We are not always welcoming, O God, and we do not always feel welcome. We have not celebrated one another as the good gifts we are. We have not cried together in the seasons when we have needed a good cry. We have not visited one another often enough to gasp in joy or sigh in pain. Forgive us, O God. Teach us again to create home for friends and strangers, loved ones and enemies.

Advent 3 (CITIES/BUSY PLACES) Luke 2:1-5

Candle Lighting
The ways are crowded,
God is not lost.
The days are busy,
God’s time stands still.
The journey is long,
God’s light guides our feet.
[third candle is lit]

Prayer of Confession
Our ways are not our own, O God. We hurry and race, twist and turn, trying to keep up, trying to get ahead, trying to stand out in the crowd. We change our ways at a moment’s whim. We change our minds by fear or persuasion. We are told where to go, where not to go. We struggle to listen for you. We cannot sense your way. Where the ways are crowded and confused, guide us we pray. Where the noise fills our ears, bring a quiet piece to our hearts.

Advent 4 (FIELDS/WIDE OPEN SPACES) Luke 2:8-15

Candle Lighting
Field and forest,
Glory to God!
Sheep and sparrow,
Glory to God!
Rock and river,
Glory to God!
Let all creation
Give glory to God!
[fourth candle is lit]

Prayer of Confession
We are longing for wide open spaces to breathe and to be amazed, but so often we do not look up to see them. So often we do not look up to see you. We miss the beauty of a drop of dew, of a single snowflake. We fail to tune in to the bird’s song. We forget to breathe deeply. Startle us, we pray. Wake us up, and our praises will echo across the open fields to your glory.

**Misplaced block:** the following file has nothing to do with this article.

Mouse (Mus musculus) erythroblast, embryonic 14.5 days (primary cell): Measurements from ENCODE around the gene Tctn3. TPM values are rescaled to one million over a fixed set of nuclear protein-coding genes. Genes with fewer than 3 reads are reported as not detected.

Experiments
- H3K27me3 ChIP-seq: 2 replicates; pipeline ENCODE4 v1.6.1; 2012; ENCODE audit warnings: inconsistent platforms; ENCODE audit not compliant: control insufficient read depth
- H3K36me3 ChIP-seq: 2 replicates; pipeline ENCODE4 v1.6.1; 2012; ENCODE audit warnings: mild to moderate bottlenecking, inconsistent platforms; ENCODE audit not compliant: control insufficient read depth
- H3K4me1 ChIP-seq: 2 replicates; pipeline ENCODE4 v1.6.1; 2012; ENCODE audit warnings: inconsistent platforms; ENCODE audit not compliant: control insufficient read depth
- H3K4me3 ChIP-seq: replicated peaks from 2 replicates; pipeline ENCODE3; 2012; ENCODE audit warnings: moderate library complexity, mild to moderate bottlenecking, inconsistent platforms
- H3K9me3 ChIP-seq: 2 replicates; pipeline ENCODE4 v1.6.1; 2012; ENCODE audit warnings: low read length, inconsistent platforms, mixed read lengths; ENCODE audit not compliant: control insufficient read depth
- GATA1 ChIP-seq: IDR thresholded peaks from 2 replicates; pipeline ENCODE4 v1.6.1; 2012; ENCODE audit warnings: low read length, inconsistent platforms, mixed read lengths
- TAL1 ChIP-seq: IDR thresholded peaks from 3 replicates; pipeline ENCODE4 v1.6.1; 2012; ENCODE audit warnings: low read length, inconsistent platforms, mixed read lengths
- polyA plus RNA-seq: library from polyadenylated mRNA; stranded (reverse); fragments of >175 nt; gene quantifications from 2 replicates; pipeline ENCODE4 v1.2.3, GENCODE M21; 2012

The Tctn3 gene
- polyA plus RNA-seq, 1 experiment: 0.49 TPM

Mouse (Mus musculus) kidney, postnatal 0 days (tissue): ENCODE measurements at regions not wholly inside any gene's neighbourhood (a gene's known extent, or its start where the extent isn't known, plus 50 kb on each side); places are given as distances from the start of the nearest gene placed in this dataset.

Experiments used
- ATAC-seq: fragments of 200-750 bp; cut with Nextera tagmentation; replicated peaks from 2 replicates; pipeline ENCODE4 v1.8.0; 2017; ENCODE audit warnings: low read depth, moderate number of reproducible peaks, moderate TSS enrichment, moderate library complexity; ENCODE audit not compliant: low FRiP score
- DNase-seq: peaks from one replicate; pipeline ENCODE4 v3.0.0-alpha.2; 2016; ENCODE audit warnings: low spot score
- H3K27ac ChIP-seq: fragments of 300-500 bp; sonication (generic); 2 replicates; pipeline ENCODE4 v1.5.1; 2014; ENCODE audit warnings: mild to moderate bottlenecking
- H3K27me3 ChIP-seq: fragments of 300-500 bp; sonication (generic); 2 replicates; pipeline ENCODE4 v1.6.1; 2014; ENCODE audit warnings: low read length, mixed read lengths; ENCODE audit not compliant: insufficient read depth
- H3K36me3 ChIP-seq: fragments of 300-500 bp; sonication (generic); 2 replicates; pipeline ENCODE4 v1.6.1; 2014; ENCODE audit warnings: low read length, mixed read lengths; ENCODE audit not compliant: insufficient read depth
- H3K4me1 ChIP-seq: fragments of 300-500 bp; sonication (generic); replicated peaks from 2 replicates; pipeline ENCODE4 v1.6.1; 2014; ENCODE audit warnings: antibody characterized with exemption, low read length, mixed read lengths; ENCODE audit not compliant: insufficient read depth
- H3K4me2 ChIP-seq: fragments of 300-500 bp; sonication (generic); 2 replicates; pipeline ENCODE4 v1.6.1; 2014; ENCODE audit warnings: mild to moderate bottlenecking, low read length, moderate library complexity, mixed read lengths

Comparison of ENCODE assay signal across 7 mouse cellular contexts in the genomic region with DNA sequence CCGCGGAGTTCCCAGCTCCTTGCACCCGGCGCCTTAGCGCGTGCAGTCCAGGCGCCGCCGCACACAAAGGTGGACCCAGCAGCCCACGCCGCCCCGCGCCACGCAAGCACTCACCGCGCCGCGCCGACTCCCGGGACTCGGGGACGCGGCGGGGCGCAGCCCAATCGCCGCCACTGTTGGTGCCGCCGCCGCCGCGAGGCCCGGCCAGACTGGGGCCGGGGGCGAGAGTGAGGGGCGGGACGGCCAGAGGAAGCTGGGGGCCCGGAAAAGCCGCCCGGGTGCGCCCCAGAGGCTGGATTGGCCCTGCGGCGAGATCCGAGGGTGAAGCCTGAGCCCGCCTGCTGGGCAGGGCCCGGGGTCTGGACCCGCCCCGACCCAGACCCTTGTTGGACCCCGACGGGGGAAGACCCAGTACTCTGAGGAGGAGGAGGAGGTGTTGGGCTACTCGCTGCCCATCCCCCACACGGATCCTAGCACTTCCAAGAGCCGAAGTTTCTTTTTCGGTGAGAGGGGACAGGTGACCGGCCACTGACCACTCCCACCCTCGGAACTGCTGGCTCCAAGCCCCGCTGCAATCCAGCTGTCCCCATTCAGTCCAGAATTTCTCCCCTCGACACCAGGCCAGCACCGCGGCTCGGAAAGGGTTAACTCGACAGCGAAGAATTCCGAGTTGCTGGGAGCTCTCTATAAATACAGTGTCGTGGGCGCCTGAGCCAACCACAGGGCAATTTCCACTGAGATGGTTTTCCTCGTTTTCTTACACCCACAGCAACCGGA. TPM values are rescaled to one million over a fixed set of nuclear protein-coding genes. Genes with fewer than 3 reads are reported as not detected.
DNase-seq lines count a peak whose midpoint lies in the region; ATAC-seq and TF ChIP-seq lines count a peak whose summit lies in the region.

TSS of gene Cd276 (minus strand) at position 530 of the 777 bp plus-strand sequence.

IMG_0959You are welcome to use and adapt these liturgies and sermon series ideas for your faith community. Please credit this source just as you would credit a printed source: with a citation printed in your worship bulletin or displayed on your projection screen identifying the author and website — Rachel Hackenberg and — as well as the date of this blogpost.


Jesus sits in a coffee shop now that the weather has turned cold. Third table from the entrance, near a window. She dozes in the early morning over a large red cup of coffee. Wrapped around her shoulders is a thick plum blanket to shake off the night’s chill. Wrapped around her hair is a beautiful red scarf patterned with gold leaves and berries. A gray hard shell suitcase is tucked under the counter nearby, miles on its wheels. No one disturbs Jesus as she sleeps, and I think that’s the most basic gesture of dignity: to give someone space, to acknowledge that they have space, need space, occupy space and breath and life. She rests, and no one says “You can’t be here.” Occasionally when I come into the shop for my morning caffeine, Jesus isn’t dozing but is watching something funny on her phone or smiling with the baristas. I don’t think any of us could survive this life without a few moments of joy, and probably Jesus needs joy even more than the rest of us, especially during the winter. As I wait in line for my own cup of joy, I wonder about the little things, like how long it’s been since Jesus had the opportunity to have her hair done, to unwrap the scarf and let her scalp be scrubbed, to relax as deft hands pull with understanding at the knots before weaving their life together again with oil. I wonder when Jesus last had the chance to stretch out, to sleep somewhere where she didn’t have to keep one ear awake to her environment. But I haven’t even met Jesus’ eye yet to say hello or introduce myself, so it seems inappropriate to speculate. The line of customers shifts forward, and I give my appreciation to the baristas who in turn I know are giving hospitality to Jesus.